Aotearoa/New Zealand’s first Matariki holiday will take place on Friday, 24 June 2022. The actual day will differ each year depending on the appearance of Pleiades in the sky.
The government has decided Matariki will be celebrated on a Friday to make a long weekend for New Zealanders. In 2022, Matariki will be celebrated on Friday, 24 June.
The Pleiades are a cluster of stars that rise in midwinter and mark the start of the Māori New Year. Some iwi name this time of the year Puanga, after a bright star that is above and to the right of the Matariki constellation. It will be a time for:
- Remembrance – honouring those we have lost since the last rising of Matariki.
- Celebrating the present – gathering together to give thanks for what we have.
- Looking to the future – looking forward to the promise of a new year.
Many New Zealand employers and employees still struggle with public holiday regulations and correctly paying employees. Matariki is a standard national public holiday, and the normal public holiday rules will apply.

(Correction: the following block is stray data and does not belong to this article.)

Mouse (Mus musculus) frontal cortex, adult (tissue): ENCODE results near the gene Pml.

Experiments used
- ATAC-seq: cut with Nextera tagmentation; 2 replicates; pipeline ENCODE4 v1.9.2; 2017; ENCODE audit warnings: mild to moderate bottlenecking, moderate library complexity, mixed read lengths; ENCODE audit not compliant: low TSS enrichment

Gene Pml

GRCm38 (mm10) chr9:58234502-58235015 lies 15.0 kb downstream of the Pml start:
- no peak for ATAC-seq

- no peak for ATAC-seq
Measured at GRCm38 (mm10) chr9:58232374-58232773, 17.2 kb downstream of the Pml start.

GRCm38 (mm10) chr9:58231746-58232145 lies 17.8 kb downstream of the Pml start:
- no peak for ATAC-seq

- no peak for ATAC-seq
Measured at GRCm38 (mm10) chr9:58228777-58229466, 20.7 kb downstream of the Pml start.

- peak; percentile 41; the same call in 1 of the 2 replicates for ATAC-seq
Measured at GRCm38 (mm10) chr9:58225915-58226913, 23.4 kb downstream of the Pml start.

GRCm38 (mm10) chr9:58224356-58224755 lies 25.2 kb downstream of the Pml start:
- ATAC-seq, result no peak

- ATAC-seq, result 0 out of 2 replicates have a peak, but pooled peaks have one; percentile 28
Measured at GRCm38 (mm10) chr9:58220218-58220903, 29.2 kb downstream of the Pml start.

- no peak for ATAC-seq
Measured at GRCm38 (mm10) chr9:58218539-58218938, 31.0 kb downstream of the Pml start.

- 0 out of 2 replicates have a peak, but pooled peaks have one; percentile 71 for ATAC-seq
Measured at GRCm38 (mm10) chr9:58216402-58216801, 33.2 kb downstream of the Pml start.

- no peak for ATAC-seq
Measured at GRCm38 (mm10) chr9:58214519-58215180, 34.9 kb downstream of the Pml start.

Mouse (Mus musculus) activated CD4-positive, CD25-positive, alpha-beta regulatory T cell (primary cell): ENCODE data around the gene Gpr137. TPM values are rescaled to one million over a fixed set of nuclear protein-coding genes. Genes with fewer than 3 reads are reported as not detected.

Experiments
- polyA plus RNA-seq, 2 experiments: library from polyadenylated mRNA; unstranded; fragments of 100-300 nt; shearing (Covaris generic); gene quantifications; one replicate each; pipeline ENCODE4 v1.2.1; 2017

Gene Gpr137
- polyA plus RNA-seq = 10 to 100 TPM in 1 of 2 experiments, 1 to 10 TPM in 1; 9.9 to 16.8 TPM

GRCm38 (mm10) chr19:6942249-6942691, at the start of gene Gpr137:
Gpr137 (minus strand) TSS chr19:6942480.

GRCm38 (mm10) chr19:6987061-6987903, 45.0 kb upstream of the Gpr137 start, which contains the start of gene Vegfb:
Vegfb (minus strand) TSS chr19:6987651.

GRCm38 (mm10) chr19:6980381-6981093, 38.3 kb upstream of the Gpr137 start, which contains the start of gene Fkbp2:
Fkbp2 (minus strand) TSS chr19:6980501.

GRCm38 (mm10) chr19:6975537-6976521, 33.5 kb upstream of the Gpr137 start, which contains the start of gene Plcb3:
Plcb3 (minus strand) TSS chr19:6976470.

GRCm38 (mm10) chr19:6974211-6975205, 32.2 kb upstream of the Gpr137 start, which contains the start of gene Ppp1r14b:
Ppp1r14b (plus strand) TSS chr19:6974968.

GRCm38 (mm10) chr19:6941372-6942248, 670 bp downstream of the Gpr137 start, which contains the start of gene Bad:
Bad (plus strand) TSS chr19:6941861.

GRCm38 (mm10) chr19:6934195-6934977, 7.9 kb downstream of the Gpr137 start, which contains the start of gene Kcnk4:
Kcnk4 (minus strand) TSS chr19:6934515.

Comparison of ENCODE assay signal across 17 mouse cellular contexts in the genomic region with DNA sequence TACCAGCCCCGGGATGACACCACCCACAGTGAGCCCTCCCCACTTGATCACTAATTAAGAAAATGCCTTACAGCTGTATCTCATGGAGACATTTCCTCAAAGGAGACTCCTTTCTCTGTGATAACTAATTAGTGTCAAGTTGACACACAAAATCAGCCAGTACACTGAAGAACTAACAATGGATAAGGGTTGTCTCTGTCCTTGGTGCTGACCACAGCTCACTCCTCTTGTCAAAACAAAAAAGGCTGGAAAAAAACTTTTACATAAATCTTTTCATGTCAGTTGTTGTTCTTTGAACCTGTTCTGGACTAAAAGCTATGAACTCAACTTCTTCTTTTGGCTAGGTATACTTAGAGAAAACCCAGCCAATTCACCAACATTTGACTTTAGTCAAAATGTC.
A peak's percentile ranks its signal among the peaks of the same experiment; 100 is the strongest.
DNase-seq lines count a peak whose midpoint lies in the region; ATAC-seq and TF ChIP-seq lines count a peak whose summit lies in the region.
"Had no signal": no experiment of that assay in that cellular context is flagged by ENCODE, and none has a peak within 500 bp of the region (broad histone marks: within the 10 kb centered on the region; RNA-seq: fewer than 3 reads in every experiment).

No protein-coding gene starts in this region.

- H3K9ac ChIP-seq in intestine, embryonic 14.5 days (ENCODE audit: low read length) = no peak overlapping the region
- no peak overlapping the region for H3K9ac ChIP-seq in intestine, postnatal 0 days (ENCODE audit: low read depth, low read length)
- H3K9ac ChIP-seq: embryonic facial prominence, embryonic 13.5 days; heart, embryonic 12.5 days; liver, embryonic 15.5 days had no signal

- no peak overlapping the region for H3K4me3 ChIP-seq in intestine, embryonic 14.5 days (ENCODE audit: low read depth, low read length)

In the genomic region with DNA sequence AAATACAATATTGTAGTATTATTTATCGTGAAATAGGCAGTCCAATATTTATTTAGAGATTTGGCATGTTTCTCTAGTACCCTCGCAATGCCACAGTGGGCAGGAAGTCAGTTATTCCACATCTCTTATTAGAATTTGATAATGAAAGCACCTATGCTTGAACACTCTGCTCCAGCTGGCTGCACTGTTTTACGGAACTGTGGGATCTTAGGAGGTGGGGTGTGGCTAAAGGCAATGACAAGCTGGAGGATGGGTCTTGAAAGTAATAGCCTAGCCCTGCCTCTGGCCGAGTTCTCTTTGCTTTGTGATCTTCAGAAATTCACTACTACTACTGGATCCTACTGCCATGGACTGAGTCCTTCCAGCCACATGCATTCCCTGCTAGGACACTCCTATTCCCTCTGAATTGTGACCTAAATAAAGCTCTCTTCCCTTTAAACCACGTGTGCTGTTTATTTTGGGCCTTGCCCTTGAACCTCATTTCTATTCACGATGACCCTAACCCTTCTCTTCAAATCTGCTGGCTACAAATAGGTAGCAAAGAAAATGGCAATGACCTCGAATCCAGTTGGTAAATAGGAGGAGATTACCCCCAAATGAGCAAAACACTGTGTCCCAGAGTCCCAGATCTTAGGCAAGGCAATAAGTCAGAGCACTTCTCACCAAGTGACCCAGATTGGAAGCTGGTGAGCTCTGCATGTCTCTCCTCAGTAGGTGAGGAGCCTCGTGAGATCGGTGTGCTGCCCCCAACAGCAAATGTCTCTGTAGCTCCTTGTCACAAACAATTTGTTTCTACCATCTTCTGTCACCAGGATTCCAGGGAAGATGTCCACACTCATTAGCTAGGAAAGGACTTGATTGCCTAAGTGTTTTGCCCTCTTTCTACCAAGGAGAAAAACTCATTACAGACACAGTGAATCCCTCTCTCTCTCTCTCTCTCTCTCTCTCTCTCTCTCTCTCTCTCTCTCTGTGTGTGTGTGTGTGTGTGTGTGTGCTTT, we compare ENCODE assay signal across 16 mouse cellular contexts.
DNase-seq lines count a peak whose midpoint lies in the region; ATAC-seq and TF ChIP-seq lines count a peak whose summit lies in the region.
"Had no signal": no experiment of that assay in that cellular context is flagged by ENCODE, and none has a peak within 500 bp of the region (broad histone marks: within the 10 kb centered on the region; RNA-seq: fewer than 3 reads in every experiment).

An employee has to work on a public holiday only if it is written into their employment contract, and it is a day they would normally work. If this is not the case, the employer may ask an employee to work on the public holiday, but they do not need to agree, and there should not be any consequences because of this.
It is important for employers to respect an employee’s decision.
The Matariki holiday will not always fall on the same date each year, just like Easter holidays. It will, however, always fall on a Friday.
Employees who work over the Matariki public holiday must:
- be paid at least time and a half
- if the Friday is a normal working day for them, be given a paid day off (also called a day in lieu, or an ‘alternative holiday’) at a date agreed by both parties.
Employees who are eligible for a day in lieu must be given a full day off no matter how many hours they worked on the public holiday.
They are not entitled to a day in lieu if:
- they only work on public holidays
- they were on call but didn’t have to work, and being on call did not stop them doing what they wanted to do with their day (for example, a doctor on call is not able to drink).
If you are unsure on your obligations or your rights, or would like to talk to our Employment Law team about any matter call us on 0800 440 999 or contact us here.